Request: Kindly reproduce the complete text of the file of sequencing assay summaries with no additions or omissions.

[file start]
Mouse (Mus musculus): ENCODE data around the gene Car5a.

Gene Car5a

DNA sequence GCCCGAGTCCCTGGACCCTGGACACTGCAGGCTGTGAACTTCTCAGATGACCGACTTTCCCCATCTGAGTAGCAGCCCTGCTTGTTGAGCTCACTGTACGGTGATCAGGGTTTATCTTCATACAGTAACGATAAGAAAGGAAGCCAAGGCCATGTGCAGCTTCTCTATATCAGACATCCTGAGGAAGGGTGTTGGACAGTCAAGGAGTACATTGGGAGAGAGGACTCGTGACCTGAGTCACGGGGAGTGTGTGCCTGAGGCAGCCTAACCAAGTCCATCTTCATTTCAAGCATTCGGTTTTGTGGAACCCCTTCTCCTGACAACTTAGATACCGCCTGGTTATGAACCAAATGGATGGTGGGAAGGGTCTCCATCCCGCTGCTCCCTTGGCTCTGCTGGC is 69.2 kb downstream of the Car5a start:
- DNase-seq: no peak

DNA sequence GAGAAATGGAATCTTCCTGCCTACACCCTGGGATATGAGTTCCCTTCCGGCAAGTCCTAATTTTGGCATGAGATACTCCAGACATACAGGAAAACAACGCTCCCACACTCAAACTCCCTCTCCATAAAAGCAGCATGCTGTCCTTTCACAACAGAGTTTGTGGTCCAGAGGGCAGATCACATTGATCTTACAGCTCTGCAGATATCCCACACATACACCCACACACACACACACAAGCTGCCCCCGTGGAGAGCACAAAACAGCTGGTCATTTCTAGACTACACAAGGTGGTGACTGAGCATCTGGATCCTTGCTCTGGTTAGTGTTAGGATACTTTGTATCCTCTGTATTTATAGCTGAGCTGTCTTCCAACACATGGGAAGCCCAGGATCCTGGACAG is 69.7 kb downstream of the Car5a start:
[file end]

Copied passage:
Mouse (Mus musculus): ENCODE data around the gene Car5a.

Gene Car5a

DNA sequence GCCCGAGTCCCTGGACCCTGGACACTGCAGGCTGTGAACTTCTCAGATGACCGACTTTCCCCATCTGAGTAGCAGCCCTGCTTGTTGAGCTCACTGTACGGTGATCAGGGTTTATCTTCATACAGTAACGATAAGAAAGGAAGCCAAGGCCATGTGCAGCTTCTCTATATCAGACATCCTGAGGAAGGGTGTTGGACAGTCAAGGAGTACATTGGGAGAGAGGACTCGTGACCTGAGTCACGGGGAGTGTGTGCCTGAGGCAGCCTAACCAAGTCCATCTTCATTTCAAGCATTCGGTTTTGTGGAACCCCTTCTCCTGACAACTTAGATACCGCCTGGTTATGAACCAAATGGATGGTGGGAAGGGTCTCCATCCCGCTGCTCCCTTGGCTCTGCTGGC is 69.2 kb downstream of the Car5a start:
- DNase-seq: no peak

DNA sequence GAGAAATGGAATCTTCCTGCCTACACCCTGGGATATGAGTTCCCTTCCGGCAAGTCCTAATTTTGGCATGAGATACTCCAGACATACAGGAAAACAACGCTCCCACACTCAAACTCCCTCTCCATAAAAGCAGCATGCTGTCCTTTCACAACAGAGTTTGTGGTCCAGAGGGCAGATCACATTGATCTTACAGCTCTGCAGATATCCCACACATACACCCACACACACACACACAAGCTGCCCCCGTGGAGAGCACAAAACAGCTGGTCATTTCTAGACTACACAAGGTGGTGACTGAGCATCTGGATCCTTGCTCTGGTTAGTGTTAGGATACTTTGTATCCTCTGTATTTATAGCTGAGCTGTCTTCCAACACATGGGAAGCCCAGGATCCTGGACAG is 69.7 kb downstream of the Car5a start: